Archive for the ‘photography’ Category

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Utah occupies a rather prominent role in the history of U.S. rail travel. On May 10, 1869, the First Transcontinental Railroad was completed with the driving of the Golden Spike at Promontory Summit in the then-Utah Territory, linking the Central Pacific and Union Pacific railroads and forming a continues line from east to west.

It’s a scene that is depicted on the state’s official quarter, along with the phrase “Crossroads Of The West,” and yet despite residing in Utah for 91 percent of my life I’ve never really participated in long-distance rail travel (subways and a quick trip on the Long Island Rail Road excluded).

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But a few months ago I was at a journalism conference where the invited speaker was Tom Zoellner, a former Utah journalist who authored the book “Train,” which is about, as it turns out, trains.

At the end of his speech, the mediator asked him what one what piece of advice he would give a roomful of professional journalists. I was suspecting some bit of industry parlance like “work your beat” or “write tight” but instead Zoellner said to get on the California Zephyr and ride to San Francisco.

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Until he said that it hadn’t even occurred to me that Amtrak stopped in Salt Lake City. We’re westerners after all, we have cars. But then I remember that of course you can get on a train in Utah. We’re the Crossroads of the West!

I’ve been to San Francisco, and most of the points west along the Zephyr’s route, but in 27 years of Utah living I had never visited Denver, our intermountain sister-city to the East, so when a 3-day weekend availed itself to me I packed a back and headed for the tracks.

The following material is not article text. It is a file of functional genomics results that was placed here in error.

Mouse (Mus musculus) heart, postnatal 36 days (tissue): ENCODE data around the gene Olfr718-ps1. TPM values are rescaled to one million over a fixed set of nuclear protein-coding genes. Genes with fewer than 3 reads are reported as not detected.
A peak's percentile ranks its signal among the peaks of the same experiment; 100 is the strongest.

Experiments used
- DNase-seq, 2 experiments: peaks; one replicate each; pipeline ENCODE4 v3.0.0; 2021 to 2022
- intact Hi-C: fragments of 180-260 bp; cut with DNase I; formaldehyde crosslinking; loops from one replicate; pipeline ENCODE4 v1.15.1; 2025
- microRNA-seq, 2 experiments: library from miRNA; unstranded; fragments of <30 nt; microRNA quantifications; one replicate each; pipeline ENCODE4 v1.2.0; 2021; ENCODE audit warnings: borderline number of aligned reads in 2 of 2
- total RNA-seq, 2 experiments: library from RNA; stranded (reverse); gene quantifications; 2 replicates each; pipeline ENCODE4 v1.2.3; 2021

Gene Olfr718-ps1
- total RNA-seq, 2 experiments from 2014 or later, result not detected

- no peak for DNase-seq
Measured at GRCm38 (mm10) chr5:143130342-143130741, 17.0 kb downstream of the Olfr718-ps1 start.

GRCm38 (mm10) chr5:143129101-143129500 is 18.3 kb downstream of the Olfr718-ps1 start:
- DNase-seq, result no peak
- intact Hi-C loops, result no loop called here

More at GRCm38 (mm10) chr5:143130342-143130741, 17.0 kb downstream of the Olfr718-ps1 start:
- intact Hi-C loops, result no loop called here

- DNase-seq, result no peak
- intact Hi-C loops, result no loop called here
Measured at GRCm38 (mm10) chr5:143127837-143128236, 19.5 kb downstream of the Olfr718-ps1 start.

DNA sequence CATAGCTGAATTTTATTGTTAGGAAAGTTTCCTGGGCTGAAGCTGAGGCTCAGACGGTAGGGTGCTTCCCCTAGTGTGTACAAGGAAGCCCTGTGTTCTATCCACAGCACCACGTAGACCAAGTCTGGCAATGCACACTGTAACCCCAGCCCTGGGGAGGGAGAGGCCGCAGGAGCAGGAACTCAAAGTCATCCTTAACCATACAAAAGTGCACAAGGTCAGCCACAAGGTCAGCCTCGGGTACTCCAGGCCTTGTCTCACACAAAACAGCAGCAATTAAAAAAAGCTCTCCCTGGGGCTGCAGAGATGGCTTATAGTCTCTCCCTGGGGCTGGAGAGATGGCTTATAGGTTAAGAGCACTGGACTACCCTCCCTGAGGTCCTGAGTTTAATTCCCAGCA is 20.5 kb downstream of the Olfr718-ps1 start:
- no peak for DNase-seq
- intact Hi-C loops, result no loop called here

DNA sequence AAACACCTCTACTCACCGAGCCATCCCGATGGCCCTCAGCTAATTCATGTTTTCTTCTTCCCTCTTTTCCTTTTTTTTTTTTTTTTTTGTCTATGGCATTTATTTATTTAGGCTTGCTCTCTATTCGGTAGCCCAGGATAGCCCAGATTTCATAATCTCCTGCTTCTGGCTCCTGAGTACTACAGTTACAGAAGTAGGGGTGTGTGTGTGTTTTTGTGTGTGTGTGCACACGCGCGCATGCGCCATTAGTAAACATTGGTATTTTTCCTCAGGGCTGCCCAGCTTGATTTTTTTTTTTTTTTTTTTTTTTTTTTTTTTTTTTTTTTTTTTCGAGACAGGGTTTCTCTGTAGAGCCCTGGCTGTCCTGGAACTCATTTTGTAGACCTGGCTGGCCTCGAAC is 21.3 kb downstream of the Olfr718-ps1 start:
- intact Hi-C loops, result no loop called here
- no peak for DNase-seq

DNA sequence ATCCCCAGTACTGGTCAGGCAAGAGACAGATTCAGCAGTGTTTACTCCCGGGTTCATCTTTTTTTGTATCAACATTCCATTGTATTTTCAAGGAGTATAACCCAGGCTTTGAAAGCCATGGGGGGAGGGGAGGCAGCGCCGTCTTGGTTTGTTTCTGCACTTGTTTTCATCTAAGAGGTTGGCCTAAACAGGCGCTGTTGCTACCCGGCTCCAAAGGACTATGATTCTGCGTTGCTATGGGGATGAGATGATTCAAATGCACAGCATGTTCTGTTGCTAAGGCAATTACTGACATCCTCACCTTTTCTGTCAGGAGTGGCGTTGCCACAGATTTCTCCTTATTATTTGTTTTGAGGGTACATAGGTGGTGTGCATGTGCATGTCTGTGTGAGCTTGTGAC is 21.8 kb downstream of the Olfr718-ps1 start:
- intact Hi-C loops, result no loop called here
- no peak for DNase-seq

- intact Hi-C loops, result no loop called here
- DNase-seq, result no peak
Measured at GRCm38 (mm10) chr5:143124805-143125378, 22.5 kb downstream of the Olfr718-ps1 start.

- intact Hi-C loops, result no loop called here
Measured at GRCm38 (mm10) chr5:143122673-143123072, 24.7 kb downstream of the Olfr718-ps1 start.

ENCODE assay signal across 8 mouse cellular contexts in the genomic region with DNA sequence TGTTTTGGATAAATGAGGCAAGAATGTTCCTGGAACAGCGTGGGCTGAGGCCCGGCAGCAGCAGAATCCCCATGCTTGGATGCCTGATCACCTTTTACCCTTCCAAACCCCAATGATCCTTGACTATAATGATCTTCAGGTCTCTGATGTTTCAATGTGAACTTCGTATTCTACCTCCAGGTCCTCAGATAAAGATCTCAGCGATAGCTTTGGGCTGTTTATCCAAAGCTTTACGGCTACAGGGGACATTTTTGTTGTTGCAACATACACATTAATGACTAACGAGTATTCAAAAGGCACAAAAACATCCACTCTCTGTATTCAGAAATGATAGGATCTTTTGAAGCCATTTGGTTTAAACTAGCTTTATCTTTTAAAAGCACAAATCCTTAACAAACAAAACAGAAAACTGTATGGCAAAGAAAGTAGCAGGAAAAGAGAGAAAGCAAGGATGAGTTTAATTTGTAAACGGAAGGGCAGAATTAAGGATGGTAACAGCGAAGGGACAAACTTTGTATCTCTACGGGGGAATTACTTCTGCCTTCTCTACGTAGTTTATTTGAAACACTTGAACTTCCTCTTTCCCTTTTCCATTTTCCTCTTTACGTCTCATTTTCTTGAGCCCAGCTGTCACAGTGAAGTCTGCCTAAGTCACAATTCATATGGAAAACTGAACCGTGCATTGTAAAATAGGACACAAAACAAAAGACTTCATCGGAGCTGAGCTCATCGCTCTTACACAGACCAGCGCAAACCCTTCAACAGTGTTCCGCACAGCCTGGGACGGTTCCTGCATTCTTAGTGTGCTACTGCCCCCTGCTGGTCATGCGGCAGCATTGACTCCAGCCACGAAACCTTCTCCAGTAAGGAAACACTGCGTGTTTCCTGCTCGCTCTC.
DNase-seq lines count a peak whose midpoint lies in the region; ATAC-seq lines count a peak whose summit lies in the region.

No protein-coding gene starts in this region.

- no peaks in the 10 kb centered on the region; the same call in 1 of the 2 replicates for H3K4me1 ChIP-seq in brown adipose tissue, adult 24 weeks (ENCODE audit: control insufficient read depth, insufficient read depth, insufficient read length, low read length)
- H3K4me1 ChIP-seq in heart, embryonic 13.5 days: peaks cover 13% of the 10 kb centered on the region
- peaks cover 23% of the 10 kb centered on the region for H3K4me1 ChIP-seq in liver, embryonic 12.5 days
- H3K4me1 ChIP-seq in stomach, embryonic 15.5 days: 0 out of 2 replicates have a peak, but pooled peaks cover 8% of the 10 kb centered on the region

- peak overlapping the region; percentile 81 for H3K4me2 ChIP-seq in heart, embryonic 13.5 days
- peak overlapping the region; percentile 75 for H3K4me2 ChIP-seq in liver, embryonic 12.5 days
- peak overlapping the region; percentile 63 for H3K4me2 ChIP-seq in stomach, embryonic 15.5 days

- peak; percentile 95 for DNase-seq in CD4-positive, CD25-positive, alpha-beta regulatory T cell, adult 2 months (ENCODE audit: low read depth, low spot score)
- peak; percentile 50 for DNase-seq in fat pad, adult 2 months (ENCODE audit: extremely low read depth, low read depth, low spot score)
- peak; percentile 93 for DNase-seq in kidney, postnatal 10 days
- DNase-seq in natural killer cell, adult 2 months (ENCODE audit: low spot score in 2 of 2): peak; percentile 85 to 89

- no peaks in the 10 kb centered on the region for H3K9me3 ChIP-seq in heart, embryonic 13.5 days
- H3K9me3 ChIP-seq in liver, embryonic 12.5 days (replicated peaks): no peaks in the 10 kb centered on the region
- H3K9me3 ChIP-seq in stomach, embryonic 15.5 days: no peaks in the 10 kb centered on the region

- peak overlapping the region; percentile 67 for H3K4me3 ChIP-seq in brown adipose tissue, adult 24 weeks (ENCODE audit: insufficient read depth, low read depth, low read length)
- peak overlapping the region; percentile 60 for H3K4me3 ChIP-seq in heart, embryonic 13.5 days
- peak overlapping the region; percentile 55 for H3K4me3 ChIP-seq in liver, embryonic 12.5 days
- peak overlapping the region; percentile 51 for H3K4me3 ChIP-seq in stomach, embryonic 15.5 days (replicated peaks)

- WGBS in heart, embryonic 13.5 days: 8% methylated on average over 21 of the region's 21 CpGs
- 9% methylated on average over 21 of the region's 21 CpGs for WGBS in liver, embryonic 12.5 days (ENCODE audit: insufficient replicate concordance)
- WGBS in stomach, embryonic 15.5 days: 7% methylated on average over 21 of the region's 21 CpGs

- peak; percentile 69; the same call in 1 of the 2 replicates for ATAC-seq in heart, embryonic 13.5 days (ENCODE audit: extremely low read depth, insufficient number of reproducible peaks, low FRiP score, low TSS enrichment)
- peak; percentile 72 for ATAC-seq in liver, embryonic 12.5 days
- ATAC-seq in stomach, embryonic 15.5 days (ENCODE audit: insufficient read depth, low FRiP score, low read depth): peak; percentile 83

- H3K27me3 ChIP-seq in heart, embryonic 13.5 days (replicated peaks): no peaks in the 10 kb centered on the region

Obviously there’s a lot of drawbacks when comparing travel by rail to travel by air. A nonstop flight on Delta from SLC to DEN takes 90 minutes, compared to the 16 hour churn of the Zephyr. And because the Zephyr runs a single route on repeat, ad infinitum, there’s not a lot of options for departure times. In Salt Lake, that means boarding at 3 a.m. if everything runs on time (more on that later).

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But it has its advantages as well. The cost is typically lower, the seating is considerably more comfortable, you can stretch your legs with a trip to the lounge car or catch a full-service meal in the diner. And security is scant, with almost no limits on your luggage and the ability, if you choose, to snuggle with your dog. Let’s see you do that on Delta.

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Speaking of the lounge. On both my departure and return trains there was a family of – what I presume to be – Amish people. At first I thought “Oh, we’re all coming back together” but then it occurred to me that these were not the same people. Turns out the Amish don’t ride planes, with the more orthodox seeing them as an unnecessary worldly luxury and thus necessitating the use of trains for long-distance travel. Who knew!

The other way that trains have planes beat is the scenery, which particularly through the Glenwood Canyon was just incredible.

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Our first stop in Colorado was Grand Junction, a rather dilapidated relic of the railway golden years. You can almost imagine old scenes of men in trench coats, puffing on cigars in the moonlight while the steam from an arriving trains billows along the platform, or enlisted men leaning out of windows for one last kiss as their girls wave and dab at tears with frayed handkerchiefs.

Now it’s just boarded windows and chain link fences, with a metallic Amtrak Sign lending support to the cracked and faded lettering on the junction’s facade.